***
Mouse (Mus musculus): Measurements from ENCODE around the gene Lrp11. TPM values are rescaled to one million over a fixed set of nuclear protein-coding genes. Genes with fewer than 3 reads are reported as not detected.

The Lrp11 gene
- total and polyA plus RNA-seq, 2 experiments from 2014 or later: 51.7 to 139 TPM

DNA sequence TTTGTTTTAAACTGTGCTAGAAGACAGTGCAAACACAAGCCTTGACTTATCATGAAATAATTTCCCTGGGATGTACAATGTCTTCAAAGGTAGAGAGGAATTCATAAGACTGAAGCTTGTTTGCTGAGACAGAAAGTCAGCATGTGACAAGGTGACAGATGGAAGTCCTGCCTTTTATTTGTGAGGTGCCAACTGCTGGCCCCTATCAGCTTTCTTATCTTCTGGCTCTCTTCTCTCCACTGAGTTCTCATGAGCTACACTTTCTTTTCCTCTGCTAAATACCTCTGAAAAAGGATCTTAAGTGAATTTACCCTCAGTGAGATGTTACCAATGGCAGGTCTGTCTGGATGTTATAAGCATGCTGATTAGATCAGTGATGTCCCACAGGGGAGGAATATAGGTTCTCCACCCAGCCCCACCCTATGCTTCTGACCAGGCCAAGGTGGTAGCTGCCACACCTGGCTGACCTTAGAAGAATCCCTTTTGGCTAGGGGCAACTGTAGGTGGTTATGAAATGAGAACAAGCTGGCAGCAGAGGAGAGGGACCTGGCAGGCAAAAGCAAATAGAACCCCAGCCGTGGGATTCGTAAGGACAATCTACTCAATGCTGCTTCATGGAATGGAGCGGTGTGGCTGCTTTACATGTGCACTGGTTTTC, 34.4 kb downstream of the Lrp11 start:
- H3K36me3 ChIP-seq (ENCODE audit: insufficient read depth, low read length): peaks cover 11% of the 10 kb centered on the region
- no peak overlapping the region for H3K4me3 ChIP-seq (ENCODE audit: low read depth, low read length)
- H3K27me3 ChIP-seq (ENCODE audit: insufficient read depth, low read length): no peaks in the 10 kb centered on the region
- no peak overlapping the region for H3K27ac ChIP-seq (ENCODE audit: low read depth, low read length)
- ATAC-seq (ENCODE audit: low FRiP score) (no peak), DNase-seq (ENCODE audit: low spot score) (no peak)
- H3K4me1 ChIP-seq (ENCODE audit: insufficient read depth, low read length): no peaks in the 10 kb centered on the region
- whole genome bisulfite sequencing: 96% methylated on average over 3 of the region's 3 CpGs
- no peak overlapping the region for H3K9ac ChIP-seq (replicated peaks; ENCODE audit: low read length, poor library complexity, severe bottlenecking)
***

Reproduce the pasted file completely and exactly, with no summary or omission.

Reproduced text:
Mouse (Mus musculus): Measurements from ENCODE around the gene Lrp11. TPM values are rescaled to one million over a fixed set of nuclear protein-coding genes. Genes with fewer than 3 reads are reported as not detected.

The Lrp11 gene
- total and polyA plus RNA-seq, 2 experiments from 2014 or later: 51.7 to 139 TPM

DNA sequence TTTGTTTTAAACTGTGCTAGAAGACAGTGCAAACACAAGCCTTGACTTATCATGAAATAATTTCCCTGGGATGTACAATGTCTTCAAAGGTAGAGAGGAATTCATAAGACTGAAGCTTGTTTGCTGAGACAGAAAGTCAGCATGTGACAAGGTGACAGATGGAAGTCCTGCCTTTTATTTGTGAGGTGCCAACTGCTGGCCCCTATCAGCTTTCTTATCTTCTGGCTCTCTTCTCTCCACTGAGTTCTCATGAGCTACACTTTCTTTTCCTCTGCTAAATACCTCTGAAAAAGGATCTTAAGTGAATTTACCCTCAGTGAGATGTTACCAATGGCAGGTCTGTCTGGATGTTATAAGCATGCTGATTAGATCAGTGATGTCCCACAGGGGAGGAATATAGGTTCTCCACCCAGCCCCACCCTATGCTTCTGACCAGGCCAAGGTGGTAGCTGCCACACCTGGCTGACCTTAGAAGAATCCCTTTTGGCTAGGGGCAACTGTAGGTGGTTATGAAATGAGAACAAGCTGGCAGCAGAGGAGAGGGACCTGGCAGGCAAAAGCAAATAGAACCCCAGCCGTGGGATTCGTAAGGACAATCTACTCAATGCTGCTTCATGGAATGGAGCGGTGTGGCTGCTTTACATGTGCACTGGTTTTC, 34.4 kb downstream of the Lrp11 start:
- H3K36me3 ChIP-seq (ENCODE audit: insufficient read depth, low read length): peaks cover 11% of the 10 kb centered on the region
- no peak overlapping the region for H3K4me3 ChIP-seq (ENCODE audit: low read depth, low read length)
- H3K27me3 ChIP-seq (ENCODE audit: insufficient read depth, low read length): no peaks in the 10 kb centered on the region
- no peak overlapping the region for H3K27ac ChIP-seq (ENCODE audit: low read depth, low read length)
- ATAC-seq (ENCODE audit: low FRiP score) (no peak), DNase-seq (ENCODE audit: low spot score) (no peak)
- H3K4me1 ChIP-seq (ENCODE audit: insufficient read depth, low read length): no peaks in the 10 kb centered on the region
- whole genome bisulfite sequencing: 96% methylated on average over 3 of the region's 3 CpGs
- no peak overlapping the region for H3K9ac ChIP-seq (replicated peaks; ENCODE audit: low read length, poor library complexity, severe bottlenecking)